It’s not unusual for cyclists to walk into John Grenier’s bicycle shop, buy a $4,000 bike and eventually add another $5,000 worth of high-performance carbon and titanium components.
That’s because a cyclist’s enemies are weight and wind, said Grenier, owner of Rainbow Bicycle and Fitness. The minimum competitive weight set by the World Cycling Federation is 6.8 kilograms – about 15 pounds.
The starting point is a composite carbon-fiber frame weighing 2 pounds.
Add a carbon-fiber wheel upgrade, carbon-fiber handle bars, titanium pedals, a super-light saddle and seat post and composite crank arms, and you get the idea of what it takes to make a race-worthy bike. But such upgrades can make your wallet $5,000 lighter.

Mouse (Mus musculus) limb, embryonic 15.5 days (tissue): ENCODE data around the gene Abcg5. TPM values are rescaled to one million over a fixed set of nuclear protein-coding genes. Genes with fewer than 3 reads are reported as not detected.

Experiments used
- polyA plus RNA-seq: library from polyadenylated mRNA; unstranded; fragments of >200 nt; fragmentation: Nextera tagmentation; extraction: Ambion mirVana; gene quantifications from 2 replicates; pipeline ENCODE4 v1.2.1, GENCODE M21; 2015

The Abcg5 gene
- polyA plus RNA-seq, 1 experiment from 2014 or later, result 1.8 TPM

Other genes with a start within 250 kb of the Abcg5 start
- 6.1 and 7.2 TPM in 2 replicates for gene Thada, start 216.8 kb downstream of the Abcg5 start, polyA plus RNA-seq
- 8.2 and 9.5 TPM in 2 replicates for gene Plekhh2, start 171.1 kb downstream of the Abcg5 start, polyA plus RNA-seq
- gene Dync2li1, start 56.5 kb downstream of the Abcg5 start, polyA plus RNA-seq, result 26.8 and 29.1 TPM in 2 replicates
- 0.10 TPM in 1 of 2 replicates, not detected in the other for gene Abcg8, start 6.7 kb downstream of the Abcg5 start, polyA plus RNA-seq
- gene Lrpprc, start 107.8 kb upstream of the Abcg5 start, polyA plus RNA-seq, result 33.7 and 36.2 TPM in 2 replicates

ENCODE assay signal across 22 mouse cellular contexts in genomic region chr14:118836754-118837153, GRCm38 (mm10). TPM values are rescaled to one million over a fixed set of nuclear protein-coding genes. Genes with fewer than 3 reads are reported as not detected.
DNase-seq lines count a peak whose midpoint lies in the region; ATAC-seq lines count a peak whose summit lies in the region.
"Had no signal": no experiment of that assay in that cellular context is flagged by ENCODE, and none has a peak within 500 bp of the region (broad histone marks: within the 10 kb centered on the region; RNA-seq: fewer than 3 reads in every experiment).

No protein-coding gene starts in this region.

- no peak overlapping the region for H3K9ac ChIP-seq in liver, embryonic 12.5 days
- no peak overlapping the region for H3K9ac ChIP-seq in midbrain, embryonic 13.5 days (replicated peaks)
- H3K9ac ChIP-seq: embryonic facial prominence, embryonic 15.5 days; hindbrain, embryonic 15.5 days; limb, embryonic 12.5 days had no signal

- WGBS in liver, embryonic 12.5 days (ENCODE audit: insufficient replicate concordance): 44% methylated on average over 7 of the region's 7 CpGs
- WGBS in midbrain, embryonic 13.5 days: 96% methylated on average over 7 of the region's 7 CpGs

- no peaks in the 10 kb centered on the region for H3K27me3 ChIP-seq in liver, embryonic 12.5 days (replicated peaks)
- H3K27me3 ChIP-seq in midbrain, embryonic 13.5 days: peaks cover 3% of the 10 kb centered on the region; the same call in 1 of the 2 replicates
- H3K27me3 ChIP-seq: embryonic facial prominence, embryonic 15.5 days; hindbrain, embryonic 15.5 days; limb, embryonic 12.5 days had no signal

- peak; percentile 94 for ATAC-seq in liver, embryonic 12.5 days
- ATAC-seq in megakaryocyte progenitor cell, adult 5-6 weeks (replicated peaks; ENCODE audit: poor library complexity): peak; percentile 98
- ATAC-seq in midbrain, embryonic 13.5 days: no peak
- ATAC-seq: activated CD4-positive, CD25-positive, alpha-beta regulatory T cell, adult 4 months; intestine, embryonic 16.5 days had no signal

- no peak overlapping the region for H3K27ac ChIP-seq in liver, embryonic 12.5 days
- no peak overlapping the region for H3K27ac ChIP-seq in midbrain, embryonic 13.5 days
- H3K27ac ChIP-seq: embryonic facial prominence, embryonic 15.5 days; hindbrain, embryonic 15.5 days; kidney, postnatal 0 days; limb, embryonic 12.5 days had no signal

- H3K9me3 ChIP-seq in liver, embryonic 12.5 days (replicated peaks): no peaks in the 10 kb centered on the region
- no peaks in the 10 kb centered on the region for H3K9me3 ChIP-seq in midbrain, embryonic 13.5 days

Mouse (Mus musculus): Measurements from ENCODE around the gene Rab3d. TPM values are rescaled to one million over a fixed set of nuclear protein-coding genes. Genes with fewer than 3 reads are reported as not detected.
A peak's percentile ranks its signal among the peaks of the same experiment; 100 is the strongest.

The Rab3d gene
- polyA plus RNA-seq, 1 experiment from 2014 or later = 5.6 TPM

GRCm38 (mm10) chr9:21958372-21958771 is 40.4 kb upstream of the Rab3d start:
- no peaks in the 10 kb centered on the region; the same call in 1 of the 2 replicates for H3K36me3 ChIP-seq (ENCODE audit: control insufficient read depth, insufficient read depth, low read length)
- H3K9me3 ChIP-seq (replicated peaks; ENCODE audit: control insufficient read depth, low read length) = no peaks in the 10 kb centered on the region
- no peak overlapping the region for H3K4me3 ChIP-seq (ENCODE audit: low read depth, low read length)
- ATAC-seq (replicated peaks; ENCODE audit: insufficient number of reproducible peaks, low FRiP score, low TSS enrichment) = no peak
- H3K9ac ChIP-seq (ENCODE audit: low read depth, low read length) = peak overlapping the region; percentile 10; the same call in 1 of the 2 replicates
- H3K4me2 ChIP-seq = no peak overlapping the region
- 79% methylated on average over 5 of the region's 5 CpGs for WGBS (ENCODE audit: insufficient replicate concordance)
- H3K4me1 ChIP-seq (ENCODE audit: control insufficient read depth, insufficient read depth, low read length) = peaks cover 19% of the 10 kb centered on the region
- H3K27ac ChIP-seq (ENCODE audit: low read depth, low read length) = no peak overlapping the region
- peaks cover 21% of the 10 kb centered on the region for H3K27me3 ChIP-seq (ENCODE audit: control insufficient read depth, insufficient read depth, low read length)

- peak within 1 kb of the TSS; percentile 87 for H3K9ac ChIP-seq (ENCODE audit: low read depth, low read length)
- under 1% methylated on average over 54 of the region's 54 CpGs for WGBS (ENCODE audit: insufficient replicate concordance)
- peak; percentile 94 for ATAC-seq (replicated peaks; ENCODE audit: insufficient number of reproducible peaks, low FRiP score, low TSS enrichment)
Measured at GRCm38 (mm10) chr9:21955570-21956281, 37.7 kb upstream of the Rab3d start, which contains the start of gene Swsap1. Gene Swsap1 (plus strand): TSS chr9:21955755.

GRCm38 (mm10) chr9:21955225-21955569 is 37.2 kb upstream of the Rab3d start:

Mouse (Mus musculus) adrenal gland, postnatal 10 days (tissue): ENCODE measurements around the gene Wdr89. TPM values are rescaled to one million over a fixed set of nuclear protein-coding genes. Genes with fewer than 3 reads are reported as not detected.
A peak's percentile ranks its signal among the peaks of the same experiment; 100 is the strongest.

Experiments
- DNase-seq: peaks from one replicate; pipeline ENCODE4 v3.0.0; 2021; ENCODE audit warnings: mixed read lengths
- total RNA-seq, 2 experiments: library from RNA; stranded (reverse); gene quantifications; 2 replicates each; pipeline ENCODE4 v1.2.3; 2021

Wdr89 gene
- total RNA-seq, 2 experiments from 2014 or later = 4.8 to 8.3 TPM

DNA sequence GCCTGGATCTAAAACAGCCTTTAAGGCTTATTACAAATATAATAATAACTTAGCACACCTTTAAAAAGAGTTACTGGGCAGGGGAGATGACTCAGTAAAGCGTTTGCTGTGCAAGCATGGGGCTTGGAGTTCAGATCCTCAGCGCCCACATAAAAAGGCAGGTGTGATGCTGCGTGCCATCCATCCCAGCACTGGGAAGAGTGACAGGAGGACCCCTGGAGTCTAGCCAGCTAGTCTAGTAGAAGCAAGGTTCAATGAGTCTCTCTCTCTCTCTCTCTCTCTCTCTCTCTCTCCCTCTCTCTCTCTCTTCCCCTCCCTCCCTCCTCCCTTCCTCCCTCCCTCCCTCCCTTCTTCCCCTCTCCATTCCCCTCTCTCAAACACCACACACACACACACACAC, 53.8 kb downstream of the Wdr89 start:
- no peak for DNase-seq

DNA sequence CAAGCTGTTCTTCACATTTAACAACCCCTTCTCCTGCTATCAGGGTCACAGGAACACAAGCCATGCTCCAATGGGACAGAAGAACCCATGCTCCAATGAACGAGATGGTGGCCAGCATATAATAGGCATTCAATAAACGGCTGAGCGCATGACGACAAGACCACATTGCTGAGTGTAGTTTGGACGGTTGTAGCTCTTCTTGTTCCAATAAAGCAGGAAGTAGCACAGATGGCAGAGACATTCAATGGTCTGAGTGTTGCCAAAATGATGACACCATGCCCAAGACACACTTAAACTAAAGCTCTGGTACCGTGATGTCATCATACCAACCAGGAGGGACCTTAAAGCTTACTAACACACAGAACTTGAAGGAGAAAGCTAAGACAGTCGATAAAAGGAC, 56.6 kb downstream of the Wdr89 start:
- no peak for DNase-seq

For the typical rider, Grenier advises that simple weight loss is the best way to become faster, enjoy cycling more and avoid breaking the bank on a dream bike. A super-light bike will most benefit riders who are already down to 4- or 5-percent body fat.
“Six-time Tour De France winner Lance Armstrong can take any one of the $700 bikes off the shelf and kick all of our butts,” Grenier said.
Still, in the elite circles in which Grenier competes, it’s not unusual to show up at a race and see a dozen $10,000 bicycles circling the starting area to warm up for a race, he said, proving that competitive cyclists are willing to spend big bucks for a bit more speed.